Here's the April newsletter from Nairn Healthcare
April has brought a lot of changes to the NHG team. We welcomed back Dr Laura Thomas from maternity leave and we will also be welcoming back Dr Kirsty Clark from maternity leave in the coming weeks.
We have a new foundation year 2 doctor, Dr Kirsty Macdonald, who has joined NHG for a 4 month placement.
The Practice has also said hello to new receptionist, Lynsey and goodbye to Margaret, receptionist based at the Ardersier branch.
A big congratulations is extended to our Practice Paramedic, Kevin, who achieved his black belt in karate recently. Well done Kevin!
NHG Medical Students' Rural Projcet interests MSP
Iona Robertson and Blair Wallace, medical students on placement at Nairn Healthcare, along with their other Fourth Year University of Dundee medical student peers met with MSP David Stewart to talk about their experience of a pilot project between NHS Highland, NHS Dumfries and Galloway and the University of Dundee.
The longitudinal clerkship is looking at delivering a significant change in medical education to
promote general practice and ensure the new doctors are comfortable both in community and hospital settings.
The partnership sees fourth year medical students based in general practice for five to six sessions a week and spending the rest of the week in secondary care or other community settings.
Dr Emma Watson, director of medical education for NHS Highland explained that the clerkship has been developed due to its education value in creating excellent doctors but also to help address recruitment issues in General Practice and rural areas.
MSP David Stewart states “I am acutely aware of GP recruitment problems and this is another way of bringing home to students what could be on offer to them when it comes to healthcare in our communities”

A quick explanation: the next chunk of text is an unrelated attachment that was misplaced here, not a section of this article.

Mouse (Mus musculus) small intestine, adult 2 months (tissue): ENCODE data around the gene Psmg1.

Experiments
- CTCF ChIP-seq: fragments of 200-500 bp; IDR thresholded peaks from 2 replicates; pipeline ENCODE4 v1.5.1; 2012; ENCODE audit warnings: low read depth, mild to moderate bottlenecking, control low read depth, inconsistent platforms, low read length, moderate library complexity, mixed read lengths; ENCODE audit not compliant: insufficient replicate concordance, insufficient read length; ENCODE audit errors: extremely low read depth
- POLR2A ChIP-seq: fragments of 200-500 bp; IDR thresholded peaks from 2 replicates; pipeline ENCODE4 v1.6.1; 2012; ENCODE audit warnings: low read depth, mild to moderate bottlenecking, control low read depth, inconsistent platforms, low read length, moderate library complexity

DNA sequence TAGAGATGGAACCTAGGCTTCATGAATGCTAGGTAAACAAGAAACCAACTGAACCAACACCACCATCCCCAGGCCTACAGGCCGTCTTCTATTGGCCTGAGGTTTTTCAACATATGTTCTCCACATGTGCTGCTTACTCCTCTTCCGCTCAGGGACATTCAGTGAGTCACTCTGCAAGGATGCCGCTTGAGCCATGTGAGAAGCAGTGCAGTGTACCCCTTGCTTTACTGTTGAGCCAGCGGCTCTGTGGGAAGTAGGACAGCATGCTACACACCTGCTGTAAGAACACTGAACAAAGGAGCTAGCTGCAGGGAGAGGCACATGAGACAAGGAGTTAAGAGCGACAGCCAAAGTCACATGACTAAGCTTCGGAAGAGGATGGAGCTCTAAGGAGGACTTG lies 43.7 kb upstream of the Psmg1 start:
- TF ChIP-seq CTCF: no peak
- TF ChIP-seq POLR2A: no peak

Pictured is MSP David Stewart with Iona Robertson to his left and Blair Wallace, second from right.
April is Bowel Cancer Awareness month.
Bowel cancer is the second biggest cancer killer in Scotland but it is treatable and curable especially if diagnosed early. Taking part in bowel cancer screening is the best way to get diagnosed early.
If you are aged between 50-74, the Scottish Bowel Screening Programme will invite you for screening every 2 years. A kit will be sent to your home address where it is to be completed and returned to the screening centre based in Dundee.
1 in 20 over 50s will get bowel cancer at some point in their lives, screening aims to find bowel cancer at an early stage and if the cancer is detected early enough, there is a 90% chance of treating the disease successfully.
Screening saves lives but at the moment, in some areas of the UK, only a third of those who receive a test in the post complete it. Thousands of people are missing out on the best way to detect bowel cancer early when it is easier to treat and there is a greater chance of survival.
Winter is now officially over and we are all looking forward to Summer and getting out in the countryside and gardens.
However, the country undergrowth from Spring until Autumn is covered in tiny ticks which may carry bacteria and can transfer to people when the tick attaches itself. If the tick is removed properly and correctly, there is no risk to health but there is a risk of developing Lyme disease if this is not
A symptom of Lyme disease is a red skin rash which can be cured with a simple antibiotic. If the rash goes unnoticed, it can result in joint pain or nerve problems which may require stronger antibiotics.
If you find a tick on yourself or your child, wait until you get home and calmly remove the tick with a tick removal tool which is designed to get underneath the tick and lift it off safely. Don’t attempt to remove it with your fingers. Using fingers or tweezers risk squeezing the tick and actually injecting the Lyme disease bacteria into your blood.
DO NOT USE VASELINE, CIGARETTES OR ALCOHOL